Dictionary of National Biography, 1885-1900/À Beckett, William

From Wikisource
Jump to navigation Jump to search

À BECKETT, Sir WILLIAM (1806–1869), chief justice of Victoria, was the eldest son of William à Beckett, and brother of Gilbert Abbott à Beckett [q. v.] He was born in London 28 July 1806, received his education at Westminster School, and was called to the bar at Lincoln's Inn in 1829. Going to New South Wales, he was appointed solicitor-general of that colony in 1841, and subsequently attorney-general. In 1846 he was made a judge of the supreme court for the district of Port Phillip, and he was nominated chief justice of Victoria in 1851, when the colony received a separate organisation. On the latter occasion he was knighted by patent. He retired and returned to England in 1863, and died at his residence in Church Road, Upper Norwood, Surrey, 27 June 1869.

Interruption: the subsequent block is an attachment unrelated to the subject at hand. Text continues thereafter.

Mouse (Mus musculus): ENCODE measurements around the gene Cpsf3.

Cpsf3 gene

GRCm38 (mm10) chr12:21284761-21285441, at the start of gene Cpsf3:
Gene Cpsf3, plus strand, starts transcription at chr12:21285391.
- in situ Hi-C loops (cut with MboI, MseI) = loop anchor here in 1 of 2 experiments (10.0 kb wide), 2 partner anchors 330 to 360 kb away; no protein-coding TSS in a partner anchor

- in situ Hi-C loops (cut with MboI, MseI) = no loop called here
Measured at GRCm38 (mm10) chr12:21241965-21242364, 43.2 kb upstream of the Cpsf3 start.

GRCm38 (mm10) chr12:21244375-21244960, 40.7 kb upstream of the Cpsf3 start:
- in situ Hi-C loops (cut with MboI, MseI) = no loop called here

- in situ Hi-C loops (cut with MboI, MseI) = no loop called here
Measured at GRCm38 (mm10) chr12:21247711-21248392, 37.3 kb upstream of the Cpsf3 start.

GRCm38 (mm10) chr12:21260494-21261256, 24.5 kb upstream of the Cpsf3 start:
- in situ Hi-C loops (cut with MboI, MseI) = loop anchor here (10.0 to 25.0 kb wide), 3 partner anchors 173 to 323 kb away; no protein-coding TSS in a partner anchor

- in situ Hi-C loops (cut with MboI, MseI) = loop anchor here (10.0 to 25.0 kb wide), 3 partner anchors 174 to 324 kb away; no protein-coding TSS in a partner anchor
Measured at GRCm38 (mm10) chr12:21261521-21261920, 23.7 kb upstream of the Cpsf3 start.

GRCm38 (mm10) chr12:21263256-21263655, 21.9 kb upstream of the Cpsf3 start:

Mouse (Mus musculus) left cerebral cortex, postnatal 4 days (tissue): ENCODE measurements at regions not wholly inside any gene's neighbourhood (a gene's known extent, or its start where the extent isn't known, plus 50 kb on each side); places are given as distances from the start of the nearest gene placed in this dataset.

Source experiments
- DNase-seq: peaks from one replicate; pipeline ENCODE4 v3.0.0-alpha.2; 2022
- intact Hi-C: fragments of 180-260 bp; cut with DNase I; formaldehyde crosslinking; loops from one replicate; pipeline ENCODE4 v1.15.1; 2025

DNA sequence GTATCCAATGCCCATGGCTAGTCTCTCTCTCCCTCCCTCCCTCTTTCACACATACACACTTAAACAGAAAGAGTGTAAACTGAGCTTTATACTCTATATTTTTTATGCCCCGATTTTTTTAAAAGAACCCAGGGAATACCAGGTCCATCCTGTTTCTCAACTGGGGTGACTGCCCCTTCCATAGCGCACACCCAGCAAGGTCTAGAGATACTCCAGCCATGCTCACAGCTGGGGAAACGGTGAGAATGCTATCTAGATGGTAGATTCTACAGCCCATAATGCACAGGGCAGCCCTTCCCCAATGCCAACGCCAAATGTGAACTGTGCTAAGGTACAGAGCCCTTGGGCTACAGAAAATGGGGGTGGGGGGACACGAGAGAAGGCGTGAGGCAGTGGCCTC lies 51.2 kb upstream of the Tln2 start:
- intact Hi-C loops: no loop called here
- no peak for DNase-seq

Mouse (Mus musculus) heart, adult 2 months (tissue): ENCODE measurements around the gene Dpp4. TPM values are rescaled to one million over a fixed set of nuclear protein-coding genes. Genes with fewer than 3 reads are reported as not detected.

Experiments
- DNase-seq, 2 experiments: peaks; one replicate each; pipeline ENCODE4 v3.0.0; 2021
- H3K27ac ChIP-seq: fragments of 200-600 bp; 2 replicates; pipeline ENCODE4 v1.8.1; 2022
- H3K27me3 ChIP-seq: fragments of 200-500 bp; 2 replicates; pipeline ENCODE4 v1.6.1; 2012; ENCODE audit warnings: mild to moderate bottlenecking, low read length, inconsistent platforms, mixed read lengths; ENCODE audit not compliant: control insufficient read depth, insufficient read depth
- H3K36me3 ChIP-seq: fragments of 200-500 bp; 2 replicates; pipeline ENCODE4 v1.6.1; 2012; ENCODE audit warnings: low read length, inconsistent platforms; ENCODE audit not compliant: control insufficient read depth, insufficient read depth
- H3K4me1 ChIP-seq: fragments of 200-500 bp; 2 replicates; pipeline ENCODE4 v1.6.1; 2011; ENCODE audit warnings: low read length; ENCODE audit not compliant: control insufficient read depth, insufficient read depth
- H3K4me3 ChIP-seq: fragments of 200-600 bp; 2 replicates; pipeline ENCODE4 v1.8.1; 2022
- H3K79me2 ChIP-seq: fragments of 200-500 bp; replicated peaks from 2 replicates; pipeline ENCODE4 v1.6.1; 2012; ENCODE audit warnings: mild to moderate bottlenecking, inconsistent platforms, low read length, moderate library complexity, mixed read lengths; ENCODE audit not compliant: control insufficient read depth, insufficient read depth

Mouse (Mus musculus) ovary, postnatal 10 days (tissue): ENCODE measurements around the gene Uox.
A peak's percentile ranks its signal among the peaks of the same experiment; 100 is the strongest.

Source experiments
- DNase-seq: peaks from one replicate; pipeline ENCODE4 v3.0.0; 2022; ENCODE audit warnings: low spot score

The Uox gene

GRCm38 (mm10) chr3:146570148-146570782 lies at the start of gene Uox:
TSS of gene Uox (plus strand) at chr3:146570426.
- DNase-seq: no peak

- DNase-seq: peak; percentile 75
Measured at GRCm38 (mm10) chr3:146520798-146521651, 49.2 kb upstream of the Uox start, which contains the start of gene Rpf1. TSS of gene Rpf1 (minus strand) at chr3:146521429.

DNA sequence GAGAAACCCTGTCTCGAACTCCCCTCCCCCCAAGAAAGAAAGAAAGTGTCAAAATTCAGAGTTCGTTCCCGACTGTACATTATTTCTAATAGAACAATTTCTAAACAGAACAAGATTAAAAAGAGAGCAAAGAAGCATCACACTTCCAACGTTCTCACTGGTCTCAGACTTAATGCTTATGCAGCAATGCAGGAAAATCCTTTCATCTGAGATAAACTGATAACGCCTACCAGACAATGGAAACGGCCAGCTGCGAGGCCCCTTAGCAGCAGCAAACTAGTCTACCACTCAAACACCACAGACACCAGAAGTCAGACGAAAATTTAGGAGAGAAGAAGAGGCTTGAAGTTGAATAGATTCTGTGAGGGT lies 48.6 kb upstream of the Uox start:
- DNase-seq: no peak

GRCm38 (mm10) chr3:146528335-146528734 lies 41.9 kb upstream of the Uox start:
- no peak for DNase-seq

He wrote: 1. ‘The Siege of Dumbarton Castle and other Poems,’ 1824. 2. A large number of the biographies in the ‘Georgian Era,’ 4 vols., 1832–4. 3. ‘A Universal Biography; including scriptural, classical, and mythological memoirs, together with accounts of many eminent living characters. The whole newly compiled and composed from the most recent and authentic sources,’ 3 vols., London [1835?], 8vo, a compilation of little value. 4. ‘The Magistrates' Manual for the Colony of Victoria,’ Melbourne, 1852. 5. ‘Out of Harness,’ London, 1854, containing notes on a tour through Switzerland and Italy. 6. ‘The Earl's Choice and other Poems,’ London, 1863. 7. Legal judgments printed in collections of ‘Reports.’

[Men of the Time (1868); Dod's Peerage (1869), 83; Heaton's Australian Dict. of Dates, 1; Times, 1 July 1869, p. 10, col. 5; Catalogue of Printed Books in Brit. Mus.]

T. C.